This will be a quick and short post, because I have not yet taken the time or effort to personally reach out to Dr. Jacques Leibowitch, the 72-year-old doctor in France who is advocating protocols to reduce drug toxicities for patients taking antiretroviral cocktails. The potential for his work is so important that I am sharing what I have learned so far, and providing links at the end for anyone interested in pursuing further.
The underlying premise behind Leibowitch’s work is based on the Hippocratic oath that doctors swear to “do no harm” to their patients. Leibowitch argues that leaving AIDS patients on high dose combination treatment for life, even after their viral load is under control, is harmful and that alternative protocols be considered and researched.
Because nearly all the literature is in French, I must rely on virtual translations, such as Google Translate, or help from friends who do understand both French and English.
In the simplest possible summation, Leibowitch has treated HIV-positive patients with traditional ARV cocktails, called HAART. Where he leaves the path of conventional treatment guidelines is that once a patient is “stabilised”—meaning they have achieved respectably high CD4 counts, and their viral load is undetectable for six months—Leibowitch starts reducing the number of days per week that a patient takes these drugs.
I have read that some patients have successfully reduced their dosing regimen to as little as twice, or even once per week. However, the most commonly mentioned protocol, and the one Leibowitch is agitating to have performed as a large clinical trial, is four days per week. I cannot tell whether this trial is now underway, or has only been proposed.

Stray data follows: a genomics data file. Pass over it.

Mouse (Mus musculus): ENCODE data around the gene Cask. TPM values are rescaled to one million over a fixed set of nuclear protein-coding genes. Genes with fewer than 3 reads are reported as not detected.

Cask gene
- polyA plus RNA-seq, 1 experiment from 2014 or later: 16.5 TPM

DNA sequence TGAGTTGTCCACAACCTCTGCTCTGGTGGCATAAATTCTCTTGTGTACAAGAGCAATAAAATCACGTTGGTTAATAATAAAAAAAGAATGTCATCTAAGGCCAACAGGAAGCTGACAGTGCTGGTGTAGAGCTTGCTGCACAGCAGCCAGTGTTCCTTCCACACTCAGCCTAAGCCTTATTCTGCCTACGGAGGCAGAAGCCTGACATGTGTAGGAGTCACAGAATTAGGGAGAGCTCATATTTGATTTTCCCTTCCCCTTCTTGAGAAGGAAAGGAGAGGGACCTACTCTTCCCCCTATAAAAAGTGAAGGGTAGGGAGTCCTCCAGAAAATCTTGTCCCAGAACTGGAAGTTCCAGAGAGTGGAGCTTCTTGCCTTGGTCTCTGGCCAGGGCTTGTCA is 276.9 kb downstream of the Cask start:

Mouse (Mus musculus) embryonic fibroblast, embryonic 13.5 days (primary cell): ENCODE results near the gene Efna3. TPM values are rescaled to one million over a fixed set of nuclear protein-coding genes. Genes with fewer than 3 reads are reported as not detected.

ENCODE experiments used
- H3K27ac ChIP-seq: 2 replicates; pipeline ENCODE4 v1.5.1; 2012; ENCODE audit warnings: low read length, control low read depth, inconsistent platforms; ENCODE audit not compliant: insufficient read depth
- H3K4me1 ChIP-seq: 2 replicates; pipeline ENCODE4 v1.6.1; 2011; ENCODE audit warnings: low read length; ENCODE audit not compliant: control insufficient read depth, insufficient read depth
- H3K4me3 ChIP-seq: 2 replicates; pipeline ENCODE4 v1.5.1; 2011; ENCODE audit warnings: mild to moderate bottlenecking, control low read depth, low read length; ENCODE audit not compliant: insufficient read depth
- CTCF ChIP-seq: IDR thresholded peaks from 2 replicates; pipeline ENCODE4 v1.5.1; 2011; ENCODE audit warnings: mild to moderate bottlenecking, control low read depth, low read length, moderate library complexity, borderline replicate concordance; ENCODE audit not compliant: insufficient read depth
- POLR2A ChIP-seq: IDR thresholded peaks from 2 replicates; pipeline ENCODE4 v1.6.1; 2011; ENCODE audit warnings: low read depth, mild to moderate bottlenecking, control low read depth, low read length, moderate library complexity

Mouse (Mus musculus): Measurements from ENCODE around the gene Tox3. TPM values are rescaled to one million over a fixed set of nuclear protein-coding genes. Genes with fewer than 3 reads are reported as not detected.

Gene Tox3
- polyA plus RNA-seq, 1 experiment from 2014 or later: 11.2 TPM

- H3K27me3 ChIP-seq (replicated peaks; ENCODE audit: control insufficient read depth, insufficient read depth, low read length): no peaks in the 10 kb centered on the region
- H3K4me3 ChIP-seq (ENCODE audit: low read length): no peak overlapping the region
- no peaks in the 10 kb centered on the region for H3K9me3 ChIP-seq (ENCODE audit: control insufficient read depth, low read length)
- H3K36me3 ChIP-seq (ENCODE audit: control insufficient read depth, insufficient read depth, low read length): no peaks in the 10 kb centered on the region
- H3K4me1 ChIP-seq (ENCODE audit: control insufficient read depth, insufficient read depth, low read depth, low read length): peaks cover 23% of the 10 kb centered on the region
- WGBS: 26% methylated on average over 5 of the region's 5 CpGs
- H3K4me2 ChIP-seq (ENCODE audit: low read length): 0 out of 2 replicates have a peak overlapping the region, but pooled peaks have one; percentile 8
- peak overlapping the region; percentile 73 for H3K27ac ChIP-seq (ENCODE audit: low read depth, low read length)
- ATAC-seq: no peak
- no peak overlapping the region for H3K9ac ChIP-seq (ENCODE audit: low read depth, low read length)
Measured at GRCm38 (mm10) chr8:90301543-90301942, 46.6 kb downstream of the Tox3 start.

No doubt about it, Leibowitch is a die-hard orthodox believer in the hypothesis that HIV is the cause of AIDS. According to wikipedia, he even suggested this to both Montanier and Gallo in the earliest days of the epidemic. The doctor is known for being outspoken and “colorful”, which may help explain why he struggled so hard to get funding for trials. I have read in narratives things like “the man has always been at the margin” and is “often mocked by his “peers”.
Still, Leibowitch has documented his success with 90 patients over a period of ten years and he did present his findings at the 30 Years of HIV Science conference, held by the Pasteur Institute last year. He is also the author of Un virus étrange venu d’ailleurs (A strange virus of unknown origin) in 1984 and Pour En Finir Avec Le SIDA (Putting an end to AIDS) in 2011.
The man has creds.
Throughout the literature available online, Liebowitch repeatedly states two warnings: first, patients must be under the care and direction of a physician, and secondly that only certain ARV combinations will work with his protocol. He uses two NRTIs and either a boosted protease inhibitor or a NNRTI. Isentress and Truvada, for example, are not on Dr. Leibowitch’s list of candidates.
One could hardly expect a renowned physician to recommend otherwise. On the other hand, Leibowitch has now retired and most of us do not have access to anything close to a comparably willing doctor to advise and prescribe for us. As has been the case for 30 years, AIDS patients are still on their own to find the best possible treatment options, and we can add Leibowitch’s findings to our personal knowledge base for choices to consider.
Leibowitch’s work and findings warrant a considerably more in depth review than I have offered here, but I have been sitting on this since it was shared with me in March. I’ve read enough to recognize its importance to people looking for ways to reduce the toxicity of HAART, so I am sharing what I know now. Below are some links to additional information, all of them in French, though an English site is apparently under construction.
I am always interested in hearing from readers who are managing to reduce dosages in HAART and I welcome communication via the “Contact Me” tab at the top of every page on my blog. I treat all correspondence as confidential.